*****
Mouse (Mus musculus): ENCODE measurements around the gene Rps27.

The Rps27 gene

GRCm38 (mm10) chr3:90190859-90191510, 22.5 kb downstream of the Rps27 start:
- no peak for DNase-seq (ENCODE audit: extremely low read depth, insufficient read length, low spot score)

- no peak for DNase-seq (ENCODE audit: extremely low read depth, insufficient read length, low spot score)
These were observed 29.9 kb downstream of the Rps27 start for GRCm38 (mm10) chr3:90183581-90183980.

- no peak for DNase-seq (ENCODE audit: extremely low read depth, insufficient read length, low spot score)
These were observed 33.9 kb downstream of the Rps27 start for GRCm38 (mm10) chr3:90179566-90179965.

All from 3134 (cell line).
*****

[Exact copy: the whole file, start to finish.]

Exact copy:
Mouse (Mus musculus): ENCODE measurements around the gene Rps27.

The Rps27 gene

GRCm38 (mm10) chr3:90190859-90191510, 22.5 kb downstream of the Rps27 start:
- no peak for DNase-seq (ENCODE audit: extremely low read depth, insufficient read length, low spot score)

- no peak for DNase-seq (ENCODE audit: extremely low read depth, insufficient read length, low spot score)
These were observed 29.9 kb downstream of the Rps27 start for GRCm38 (mm10) chr3:90183581-90183980.

- no peak for DNase-seq (ENCODE audit: extremely low read depth, insufficient read length, low spot score)
These were observed 33.9 kb downstream of the Rps27 start for GRCm38 (mm10) chr3:90179566-90179965.

All from 3134 (cell line).